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The Organ

Another expensive addition to the Town Hall was the organ. One of the functions of the building was to provide a venue for musical events, and it was considered essential for the hall to have an organ. In 1856 the council granted 5000 for the organ and a design by Henry Smart of London and Willliam Spark of Leeds was chosen. The cost was to be 4000 not including the case and blowing plant. The organ was built by Gray and Davison, and was such a large instrument that their workshop had to be enlarged in order to build it.  The swell box was the largest they had ever built, and a dinner party was held inside the box at the factory!

Cuthbert Brodrick designed the magnificent case, which was made by the Leeds firm Thorpe and Atkinson. The ornaments were carved by Matthews of Leeds. The organ was one of the largest in Europe with 5 manuals, each with 61 notes, a pedal organ with 30 notes and 6,500 pipes. Five hydraulic engines designed by David Joy of Leeds and situated in the basement of the Town Hall, supplied the wind for the organ. The organ is 50 feet high, 47 feet wide and 27 feet deep, and weighs almost 70 tons.

The organ was first played at the opening of the Town Hall by Queen Victoria in 1858. The organist was Henry Smart, and he accompanied the singing of the National Anthem and Handel's Allelujah Chorus. In fact the organ was not yet finished; the opening ceremony took place on 7th April 1859, when it was played by both Henry Smart and William Spark, who was City Organist from 1860-1897.

The Echo Organ, included in the original plans, but not built because of the expense, was added in 1865, bringing the final cost to 6,500.

In 1883 Sir Arthur Sullivan complained that the pitch of the organ was too low. Nothing was done, until in 1895 it became clear that the action of the organ needed attention, and in 1898 reconstruction and modification were carried out by Abbott and Smith of Leeds. In 1898 Herbert Austin Fricker became City Organist, and he suggested further modifications which were made in 1908, again by Abbott and Smith, who also carried out an overhaul of the instrument in 1927. At this time a Mecvent electric blower was installed.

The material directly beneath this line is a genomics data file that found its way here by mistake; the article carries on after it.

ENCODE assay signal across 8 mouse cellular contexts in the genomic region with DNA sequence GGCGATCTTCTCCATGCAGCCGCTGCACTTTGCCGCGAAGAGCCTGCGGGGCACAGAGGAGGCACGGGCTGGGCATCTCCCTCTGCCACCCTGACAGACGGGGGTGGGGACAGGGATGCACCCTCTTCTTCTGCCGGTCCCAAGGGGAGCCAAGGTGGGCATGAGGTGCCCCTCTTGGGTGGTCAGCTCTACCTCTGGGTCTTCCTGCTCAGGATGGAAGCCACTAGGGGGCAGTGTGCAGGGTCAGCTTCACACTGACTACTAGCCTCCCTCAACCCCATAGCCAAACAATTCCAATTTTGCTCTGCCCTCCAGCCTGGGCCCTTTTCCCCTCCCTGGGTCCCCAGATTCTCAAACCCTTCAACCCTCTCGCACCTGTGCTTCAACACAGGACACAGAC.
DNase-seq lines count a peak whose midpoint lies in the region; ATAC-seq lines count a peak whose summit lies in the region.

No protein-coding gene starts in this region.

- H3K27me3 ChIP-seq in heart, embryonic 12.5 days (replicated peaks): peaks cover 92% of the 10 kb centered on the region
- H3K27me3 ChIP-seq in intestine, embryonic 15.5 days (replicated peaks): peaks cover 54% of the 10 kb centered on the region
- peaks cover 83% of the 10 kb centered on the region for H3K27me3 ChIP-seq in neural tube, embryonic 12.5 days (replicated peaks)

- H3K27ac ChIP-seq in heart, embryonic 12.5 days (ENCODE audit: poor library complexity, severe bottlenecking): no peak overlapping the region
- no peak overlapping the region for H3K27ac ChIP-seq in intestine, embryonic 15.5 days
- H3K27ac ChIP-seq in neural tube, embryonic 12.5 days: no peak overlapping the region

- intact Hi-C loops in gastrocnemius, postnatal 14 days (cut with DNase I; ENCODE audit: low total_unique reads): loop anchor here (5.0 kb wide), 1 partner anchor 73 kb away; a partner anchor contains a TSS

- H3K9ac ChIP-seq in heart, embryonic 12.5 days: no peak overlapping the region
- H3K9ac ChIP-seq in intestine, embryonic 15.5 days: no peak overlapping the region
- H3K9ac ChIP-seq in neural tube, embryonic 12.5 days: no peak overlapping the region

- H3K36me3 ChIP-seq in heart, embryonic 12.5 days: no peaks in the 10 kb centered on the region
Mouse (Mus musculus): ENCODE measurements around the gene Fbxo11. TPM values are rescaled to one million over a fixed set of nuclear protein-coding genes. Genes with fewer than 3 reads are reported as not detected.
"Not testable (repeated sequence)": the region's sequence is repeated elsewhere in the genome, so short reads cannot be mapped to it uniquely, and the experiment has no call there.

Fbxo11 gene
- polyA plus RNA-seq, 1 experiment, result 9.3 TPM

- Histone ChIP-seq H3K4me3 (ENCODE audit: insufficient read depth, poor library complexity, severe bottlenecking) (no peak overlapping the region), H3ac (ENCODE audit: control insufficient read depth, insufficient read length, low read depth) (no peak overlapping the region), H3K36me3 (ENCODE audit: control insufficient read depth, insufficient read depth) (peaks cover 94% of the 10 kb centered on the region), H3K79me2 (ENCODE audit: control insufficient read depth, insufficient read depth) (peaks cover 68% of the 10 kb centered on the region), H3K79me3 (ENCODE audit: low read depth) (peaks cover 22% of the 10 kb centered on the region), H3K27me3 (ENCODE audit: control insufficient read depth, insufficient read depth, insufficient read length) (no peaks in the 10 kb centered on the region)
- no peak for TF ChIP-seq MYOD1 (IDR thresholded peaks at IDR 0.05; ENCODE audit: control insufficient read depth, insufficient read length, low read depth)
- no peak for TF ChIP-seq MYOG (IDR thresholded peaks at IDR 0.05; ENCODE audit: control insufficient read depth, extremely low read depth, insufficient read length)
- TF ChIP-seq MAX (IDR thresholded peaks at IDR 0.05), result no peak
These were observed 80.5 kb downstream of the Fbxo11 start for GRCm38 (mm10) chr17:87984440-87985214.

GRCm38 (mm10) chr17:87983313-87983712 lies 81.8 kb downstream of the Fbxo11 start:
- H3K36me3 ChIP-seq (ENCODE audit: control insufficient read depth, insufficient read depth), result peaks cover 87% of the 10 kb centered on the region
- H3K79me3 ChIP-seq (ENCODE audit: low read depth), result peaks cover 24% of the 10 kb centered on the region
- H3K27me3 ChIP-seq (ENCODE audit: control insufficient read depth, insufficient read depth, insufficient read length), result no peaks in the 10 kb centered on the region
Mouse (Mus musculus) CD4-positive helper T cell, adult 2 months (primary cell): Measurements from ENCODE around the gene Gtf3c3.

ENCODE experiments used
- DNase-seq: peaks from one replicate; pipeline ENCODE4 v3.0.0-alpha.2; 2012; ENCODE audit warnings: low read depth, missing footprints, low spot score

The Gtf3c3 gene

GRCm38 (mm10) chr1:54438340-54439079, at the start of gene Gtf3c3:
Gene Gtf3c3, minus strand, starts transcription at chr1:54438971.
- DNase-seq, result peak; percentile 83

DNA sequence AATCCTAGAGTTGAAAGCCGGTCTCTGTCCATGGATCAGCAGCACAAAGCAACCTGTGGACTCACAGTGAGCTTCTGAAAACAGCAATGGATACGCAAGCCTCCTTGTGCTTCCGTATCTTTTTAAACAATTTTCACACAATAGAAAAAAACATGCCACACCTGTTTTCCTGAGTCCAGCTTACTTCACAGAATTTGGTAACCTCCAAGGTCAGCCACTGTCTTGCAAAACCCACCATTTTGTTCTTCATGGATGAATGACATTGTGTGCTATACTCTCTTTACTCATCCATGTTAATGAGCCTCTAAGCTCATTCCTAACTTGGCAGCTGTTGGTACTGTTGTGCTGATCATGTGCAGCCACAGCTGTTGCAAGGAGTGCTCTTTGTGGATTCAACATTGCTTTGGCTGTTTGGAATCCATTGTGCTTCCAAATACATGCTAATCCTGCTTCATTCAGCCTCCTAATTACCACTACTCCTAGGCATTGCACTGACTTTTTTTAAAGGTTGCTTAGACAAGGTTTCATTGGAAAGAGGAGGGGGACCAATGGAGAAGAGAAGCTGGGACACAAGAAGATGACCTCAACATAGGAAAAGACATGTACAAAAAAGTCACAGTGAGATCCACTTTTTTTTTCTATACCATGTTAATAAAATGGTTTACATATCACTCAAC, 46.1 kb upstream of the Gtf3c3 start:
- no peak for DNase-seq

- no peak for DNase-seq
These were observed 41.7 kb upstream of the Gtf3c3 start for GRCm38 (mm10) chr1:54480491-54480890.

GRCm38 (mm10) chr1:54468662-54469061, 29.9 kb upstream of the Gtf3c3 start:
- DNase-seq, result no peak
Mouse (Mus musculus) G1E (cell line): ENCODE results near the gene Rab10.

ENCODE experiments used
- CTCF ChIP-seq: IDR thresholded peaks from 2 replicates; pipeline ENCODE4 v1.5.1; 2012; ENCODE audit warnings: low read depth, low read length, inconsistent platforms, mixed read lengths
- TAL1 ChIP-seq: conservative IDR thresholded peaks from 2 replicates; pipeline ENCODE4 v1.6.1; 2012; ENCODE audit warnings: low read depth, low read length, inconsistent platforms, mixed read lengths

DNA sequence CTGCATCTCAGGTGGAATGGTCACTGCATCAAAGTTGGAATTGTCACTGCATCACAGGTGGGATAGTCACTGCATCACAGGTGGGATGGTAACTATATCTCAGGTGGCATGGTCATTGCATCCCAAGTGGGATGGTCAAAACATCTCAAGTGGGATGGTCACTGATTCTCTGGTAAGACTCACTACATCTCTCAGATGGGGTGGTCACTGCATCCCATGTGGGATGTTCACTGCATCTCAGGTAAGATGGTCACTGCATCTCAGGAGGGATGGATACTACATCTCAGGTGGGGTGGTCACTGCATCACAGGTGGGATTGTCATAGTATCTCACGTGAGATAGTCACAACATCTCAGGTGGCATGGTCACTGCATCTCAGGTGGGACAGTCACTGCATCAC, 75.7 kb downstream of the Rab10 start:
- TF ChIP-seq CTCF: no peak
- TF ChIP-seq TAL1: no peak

After this the organ was not maintained, and fell into disrepair. From 1945 William Catley, the tuner did his best to keep the organ in use, being on hand whenever the organ was played. However by 1967 the organ was unplayable, and was out of action for 4 years.

In September 1971 Donald Hunt, the organist at Leeds Parish church was appointed as consultant, and tenders were invited for the complete renovation of the organ. The contract was awarded to Messrs. Wood, Wordsworth & Co. Ltd. The organ was rebuilt, and several modifications were made. A new console was built on the stage, so that during a concert the organist is nearer to the conductor and to the orchestra. When not in use the console is lowered out of sight by a hydraulic lift. Distancing the console from the organ meant that a new electronic control system had to be installed; this was done by Messrs. P & S Organ Supply Co. Ltd. New wind generating plant, and wind control system have also been installed, as well as humidifying equipment to prevent deterioration of the pipes.
The inaugural concert of the rebuilt organ took place on 17th may 1972. The organist was Flor Peters.


Click images to enlarge
Brodrick's original design for the organ
Brodrick's original design for the organ
Town Hall organ, 1956
Town Hall organ, 1956
Keyboard of the organ, 1956
Keyboard of the organ, 1956
Organ after restoration, 1979
Organ after restoration, 1979




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© 2003 Leeds City Council | Site created by: LCC electronic information team | 25 March 2003